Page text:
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Parties agree to pass bill on deregulation for Internet-only banks

All News 16:09 August 08, 2018

SEOUL, Aug. 8 (Yonhap) -- Ruling and opposition parties agreed Wednesday to pass a bill to allow nonfiancial companies to increase their stakes in Internet-only banks at an extraordinary parliamentary session in August.

The agreement came one day after President Moon Jae-in raised the need to ease regulations on bank ownership in the case of Internet-only banks in a bid to promote innovation in the financial sector.

The floor leaders of the parties said that they've decided to handle a special bill on online banks that calls for easing regulations that ban nonfinancial firms from owning more than a 4 percent stake in a lender.

The current banking law is aimed at prevent industrial capitals, mainly conglomerates, from gaining control of banks on concerns that they could easily get credit for their expansions.

Two Internet-only banks -- K-Bank and Kakao Bank -- were launched last year, but they have faced difficulty for sustainable growth as their two biggest shareholders, KT and Kakao, are unable to issue shares for the banks' capital increase.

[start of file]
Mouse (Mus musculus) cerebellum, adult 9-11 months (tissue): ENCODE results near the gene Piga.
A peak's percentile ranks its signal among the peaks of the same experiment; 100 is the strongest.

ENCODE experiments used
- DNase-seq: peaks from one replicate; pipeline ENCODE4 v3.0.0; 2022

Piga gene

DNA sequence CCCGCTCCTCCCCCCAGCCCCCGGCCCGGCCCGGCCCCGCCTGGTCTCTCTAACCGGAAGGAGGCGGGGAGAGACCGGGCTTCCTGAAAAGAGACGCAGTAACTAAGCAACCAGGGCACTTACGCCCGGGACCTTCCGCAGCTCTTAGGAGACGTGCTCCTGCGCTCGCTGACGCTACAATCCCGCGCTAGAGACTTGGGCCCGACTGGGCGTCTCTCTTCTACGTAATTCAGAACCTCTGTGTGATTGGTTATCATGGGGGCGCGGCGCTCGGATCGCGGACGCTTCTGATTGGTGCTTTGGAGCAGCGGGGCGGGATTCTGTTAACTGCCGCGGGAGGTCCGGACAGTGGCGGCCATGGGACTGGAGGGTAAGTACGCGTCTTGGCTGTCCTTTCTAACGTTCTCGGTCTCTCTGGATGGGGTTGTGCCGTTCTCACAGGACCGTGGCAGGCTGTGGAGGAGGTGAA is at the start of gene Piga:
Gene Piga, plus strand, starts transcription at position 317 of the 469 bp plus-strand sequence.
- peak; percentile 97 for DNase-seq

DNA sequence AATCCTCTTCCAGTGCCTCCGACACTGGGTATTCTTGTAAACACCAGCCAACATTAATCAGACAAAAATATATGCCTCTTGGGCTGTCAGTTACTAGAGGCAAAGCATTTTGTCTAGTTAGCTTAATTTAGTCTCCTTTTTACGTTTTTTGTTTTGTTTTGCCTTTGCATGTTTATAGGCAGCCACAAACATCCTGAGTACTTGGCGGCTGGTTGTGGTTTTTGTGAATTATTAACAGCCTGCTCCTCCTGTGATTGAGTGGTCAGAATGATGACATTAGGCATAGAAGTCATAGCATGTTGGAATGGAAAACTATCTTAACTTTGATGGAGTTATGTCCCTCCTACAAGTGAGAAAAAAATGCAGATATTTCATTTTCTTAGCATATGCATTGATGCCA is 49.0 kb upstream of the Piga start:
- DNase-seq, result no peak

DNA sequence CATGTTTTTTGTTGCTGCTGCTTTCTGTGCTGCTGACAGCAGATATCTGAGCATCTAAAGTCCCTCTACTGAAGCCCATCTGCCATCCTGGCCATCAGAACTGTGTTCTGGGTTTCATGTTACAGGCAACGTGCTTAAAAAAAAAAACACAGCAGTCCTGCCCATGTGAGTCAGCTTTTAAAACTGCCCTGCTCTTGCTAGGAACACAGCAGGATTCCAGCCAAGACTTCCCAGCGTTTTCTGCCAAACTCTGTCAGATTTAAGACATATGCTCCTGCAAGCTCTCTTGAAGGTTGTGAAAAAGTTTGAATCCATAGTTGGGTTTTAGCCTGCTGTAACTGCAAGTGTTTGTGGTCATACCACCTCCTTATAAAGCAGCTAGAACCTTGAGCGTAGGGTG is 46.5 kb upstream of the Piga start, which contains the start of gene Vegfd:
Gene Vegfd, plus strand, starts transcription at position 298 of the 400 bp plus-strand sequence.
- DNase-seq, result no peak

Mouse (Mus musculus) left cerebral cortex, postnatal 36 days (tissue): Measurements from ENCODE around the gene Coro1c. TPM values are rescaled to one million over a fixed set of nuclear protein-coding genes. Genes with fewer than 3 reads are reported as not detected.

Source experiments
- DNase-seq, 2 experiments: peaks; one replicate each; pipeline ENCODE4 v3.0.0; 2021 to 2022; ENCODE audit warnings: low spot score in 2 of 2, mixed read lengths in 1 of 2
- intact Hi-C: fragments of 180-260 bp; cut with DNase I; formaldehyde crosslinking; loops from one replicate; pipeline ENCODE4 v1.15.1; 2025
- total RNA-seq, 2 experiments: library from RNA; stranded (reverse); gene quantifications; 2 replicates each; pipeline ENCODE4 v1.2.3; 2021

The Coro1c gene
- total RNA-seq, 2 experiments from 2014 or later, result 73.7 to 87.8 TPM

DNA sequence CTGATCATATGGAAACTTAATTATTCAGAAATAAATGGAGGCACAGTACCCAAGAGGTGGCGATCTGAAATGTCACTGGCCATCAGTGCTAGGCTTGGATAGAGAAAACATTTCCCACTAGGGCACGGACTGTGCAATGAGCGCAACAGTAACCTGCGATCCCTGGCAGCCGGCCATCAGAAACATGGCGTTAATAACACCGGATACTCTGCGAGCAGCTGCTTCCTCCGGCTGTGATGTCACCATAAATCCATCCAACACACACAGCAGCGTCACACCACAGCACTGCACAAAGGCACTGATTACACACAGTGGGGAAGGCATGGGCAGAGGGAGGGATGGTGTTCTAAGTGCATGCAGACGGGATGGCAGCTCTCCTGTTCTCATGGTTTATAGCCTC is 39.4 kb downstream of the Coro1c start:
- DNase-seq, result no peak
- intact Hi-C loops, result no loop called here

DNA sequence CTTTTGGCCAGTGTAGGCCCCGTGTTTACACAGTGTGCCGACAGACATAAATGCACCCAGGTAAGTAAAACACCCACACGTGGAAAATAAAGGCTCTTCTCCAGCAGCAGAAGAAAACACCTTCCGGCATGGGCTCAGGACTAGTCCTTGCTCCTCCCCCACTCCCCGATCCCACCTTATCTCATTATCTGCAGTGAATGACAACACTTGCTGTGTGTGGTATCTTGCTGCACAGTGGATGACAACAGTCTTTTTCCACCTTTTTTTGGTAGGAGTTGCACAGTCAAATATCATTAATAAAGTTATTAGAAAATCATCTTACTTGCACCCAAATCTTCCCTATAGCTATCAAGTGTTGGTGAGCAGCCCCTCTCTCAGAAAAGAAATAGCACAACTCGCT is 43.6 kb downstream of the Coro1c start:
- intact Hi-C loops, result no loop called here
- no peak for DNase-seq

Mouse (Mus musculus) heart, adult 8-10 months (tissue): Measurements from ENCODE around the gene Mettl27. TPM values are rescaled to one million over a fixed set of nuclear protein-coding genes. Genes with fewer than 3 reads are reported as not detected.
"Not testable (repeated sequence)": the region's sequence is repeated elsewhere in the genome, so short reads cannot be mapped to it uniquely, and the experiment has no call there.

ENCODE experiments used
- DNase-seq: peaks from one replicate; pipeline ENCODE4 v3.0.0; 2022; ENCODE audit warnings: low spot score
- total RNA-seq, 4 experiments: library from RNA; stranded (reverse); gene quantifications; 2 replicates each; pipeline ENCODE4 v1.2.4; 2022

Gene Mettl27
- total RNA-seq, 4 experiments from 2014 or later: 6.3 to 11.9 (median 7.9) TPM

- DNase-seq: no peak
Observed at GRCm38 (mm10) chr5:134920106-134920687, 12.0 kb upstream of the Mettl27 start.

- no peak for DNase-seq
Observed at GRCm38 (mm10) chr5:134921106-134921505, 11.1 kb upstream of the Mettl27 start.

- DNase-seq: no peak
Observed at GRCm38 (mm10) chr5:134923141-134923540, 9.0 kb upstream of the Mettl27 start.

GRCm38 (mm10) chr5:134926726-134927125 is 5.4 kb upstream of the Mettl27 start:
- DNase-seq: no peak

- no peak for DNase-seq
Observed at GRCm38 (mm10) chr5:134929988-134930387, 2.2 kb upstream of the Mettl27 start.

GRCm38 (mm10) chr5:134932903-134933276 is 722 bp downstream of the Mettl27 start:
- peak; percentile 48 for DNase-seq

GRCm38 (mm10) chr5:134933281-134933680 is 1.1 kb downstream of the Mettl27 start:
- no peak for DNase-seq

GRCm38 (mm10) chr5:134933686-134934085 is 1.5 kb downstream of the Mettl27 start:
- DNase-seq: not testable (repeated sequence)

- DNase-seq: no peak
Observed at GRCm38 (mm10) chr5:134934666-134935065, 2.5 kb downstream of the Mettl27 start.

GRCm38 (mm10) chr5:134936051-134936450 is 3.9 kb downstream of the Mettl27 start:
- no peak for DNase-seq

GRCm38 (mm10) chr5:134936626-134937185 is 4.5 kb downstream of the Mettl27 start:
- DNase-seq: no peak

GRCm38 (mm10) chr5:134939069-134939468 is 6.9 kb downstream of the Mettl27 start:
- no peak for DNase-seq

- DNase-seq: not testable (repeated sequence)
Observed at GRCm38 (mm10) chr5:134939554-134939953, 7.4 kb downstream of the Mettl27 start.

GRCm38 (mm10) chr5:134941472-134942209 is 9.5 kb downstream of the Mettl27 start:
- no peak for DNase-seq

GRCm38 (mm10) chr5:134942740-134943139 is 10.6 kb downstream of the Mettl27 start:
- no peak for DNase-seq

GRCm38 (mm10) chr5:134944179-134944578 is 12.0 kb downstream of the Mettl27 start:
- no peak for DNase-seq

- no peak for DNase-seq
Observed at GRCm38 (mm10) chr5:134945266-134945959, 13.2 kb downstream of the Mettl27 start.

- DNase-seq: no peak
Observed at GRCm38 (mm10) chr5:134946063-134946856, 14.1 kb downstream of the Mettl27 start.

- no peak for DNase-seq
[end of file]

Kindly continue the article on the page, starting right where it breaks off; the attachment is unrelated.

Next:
Currently, lawmakers have proposed bills that aim to boost the ownership cap to 34 percent or 50 percent in Internet-only banks.

Meanwhile, the floor leaders also agreed to improve lawmakers' uses of "special activity funds" in a more transparent manner.

Lawmakers' taking of massive special activity funds was recently highlighted amid criticism that the money has been spent without any oversight over its use.

"Considerable parts of the special funds are used for the purpose of public activities, so they decided to make lawmakers turn in receipts and other documents for transparency when using them," said Park Kyung-mee, a spokeswoman at the ruling Democratic Party (DP).

Parliament provided ranking lawmakers, including major party leaders, with up to 60 million won (US$53,571) every month in the name of special activity funds, according to the People's Solidarity for Participatory Democracy, a civic group.


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